Question Time is coming back to Hartlepool.
The high-profile BBC1 political panel show, hosted by David Dimbleby, will come from the town on Thursday, October 20.
The programme is watched by millions of people which brings really good profile to the town.Mayor Coun Rob Cook
The programme has made several stops in Hartlepool previously.
A visit in July 2010 saw panellists including UKIP leader Nigel Farage, RMT General Secretary Bob Crow and Sadiq Khan - then Labour MP for Tooting and shadow transport secretary, now Mayor of London - fielding questions from the audience.
Mayor of Hartlepool Coun Rob Cook said it was good for the profile of the town to receive exposure on national TV.
“We are delighted to welcome Question Time back to Hartlepool,” he said.
“The programme is watched by millions of people which brings really good profile to the town.”
While Question Time seeks to cover a broad range of political subjects, it seems inevitable that Brexit and the terms of Britain’s departure from the EU will be a major talking point.
The town proved to be one of the most Euro-sceptic places in Britain in the June referendum, with 70 per cent of voters backing Brexit.
The town cast 32,071 ballots in favour of Brexit, compared with 14,029 in favour of staying in the EU.
The anti-European sentiment shows little sign of abating in the three months since the ballot, with the UK Independence Party (UKIP) celebrating the election of its sixth councillor in the town in a by-election last week.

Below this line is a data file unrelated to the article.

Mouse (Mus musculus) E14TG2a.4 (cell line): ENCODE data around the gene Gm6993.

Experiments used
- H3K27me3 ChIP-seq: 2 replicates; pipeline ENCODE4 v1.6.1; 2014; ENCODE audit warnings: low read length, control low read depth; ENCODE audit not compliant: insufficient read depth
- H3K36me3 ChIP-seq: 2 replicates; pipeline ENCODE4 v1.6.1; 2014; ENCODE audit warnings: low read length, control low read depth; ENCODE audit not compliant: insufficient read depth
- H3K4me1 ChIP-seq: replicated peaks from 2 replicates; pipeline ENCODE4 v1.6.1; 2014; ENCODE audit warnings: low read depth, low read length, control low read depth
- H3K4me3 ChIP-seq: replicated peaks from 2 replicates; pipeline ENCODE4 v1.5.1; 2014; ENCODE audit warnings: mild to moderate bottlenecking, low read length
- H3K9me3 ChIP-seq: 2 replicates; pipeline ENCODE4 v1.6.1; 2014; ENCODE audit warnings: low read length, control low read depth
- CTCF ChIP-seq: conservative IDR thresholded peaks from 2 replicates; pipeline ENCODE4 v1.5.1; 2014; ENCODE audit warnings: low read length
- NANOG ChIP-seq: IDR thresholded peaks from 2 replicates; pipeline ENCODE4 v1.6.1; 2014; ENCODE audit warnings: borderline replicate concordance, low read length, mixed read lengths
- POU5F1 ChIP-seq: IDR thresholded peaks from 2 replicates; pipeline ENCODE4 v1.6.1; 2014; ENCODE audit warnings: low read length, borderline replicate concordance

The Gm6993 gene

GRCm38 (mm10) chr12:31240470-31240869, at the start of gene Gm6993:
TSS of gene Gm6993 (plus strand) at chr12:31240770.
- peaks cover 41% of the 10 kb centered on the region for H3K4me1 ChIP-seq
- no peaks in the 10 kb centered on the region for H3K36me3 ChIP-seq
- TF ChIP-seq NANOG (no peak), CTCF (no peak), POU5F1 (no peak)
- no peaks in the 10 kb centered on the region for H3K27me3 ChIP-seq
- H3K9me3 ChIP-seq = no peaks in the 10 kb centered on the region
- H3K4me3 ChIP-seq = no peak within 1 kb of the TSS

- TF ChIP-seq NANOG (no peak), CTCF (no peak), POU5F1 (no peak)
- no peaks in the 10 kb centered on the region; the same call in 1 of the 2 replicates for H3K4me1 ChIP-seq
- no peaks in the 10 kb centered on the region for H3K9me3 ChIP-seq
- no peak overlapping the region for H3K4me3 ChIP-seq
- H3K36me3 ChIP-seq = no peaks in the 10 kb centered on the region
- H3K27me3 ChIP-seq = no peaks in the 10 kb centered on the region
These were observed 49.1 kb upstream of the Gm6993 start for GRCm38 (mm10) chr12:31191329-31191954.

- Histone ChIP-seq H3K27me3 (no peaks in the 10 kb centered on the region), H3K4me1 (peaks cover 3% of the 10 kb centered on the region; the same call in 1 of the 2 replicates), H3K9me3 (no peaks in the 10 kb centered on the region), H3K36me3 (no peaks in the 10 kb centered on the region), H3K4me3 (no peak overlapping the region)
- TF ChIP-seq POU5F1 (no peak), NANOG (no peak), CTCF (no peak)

Former town fireman Tim Fleming won the Headland & Harbour ward, previously held by Labour’s Peter Jackson who stood down due to work commitments.
The turn-out of just 17.8 per cent, however, was in stark contrast to the referendum, which saw almost two-thirds of eligible cast their ballot.
UKIP interim leader Nigel Farage tweeted after the victory: “Big win in Hartlepool with UKIP gaining a seat from Labour. UKIP taking on Labour in their heartlands.”
UKIP Hartlepool chairman Councillor John Tenant described the result as ‘quite a hammer blow for Labour.’
But Labour councillor Kevin Cranney said the result and low turnout of reflected public dissatisfaction with politicians generally rather than Labour specifically.
Tickets for Question Time at the Borough Hall are limited and anyone wishing to attend should go to the BBC website www.bbc.co.uk and apply by visiting the programme’s homepage and clicking on the link.